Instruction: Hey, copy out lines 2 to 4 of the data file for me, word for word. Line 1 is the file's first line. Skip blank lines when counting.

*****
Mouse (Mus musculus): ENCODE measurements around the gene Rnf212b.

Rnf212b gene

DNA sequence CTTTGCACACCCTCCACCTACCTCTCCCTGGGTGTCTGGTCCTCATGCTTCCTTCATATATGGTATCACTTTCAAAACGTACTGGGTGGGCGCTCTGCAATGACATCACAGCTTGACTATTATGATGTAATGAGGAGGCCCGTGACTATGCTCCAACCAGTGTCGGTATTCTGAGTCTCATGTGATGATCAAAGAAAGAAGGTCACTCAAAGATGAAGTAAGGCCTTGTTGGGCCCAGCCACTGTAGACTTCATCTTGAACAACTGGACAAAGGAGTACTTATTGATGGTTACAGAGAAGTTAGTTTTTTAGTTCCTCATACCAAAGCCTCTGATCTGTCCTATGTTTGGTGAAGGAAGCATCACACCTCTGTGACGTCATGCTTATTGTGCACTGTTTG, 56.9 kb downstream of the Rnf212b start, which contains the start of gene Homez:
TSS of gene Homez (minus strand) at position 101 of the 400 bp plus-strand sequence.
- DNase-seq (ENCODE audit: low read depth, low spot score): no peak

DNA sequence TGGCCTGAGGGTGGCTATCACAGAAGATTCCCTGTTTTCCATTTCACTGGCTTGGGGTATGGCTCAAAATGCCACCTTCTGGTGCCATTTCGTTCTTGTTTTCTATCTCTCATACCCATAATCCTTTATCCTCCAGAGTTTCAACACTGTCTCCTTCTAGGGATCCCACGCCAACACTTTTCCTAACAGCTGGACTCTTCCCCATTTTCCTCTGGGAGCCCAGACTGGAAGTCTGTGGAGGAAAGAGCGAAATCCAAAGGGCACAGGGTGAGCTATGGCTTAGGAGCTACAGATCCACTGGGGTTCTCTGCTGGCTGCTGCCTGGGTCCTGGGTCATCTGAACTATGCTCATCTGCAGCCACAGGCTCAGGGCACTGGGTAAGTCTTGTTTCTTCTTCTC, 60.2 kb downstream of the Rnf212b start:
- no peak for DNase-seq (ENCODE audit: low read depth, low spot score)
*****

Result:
Rnf212b gene

DNA sequence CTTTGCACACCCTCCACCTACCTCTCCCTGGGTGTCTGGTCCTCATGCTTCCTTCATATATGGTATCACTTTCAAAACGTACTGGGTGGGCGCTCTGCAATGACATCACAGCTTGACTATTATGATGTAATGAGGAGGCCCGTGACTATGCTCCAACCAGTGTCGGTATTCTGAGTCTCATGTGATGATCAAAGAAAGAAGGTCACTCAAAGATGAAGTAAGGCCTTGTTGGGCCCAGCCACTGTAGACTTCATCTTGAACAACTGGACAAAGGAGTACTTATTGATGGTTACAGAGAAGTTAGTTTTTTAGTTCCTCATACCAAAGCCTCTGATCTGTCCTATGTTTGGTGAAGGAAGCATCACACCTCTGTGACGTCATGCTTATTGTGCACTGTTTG, 56.9 kb downstream of the Rnf212b start, which contains the start of gene Homez:
TSS of gene Homez (minus strand) at position 101 of the 400 bp plus-strand sequence.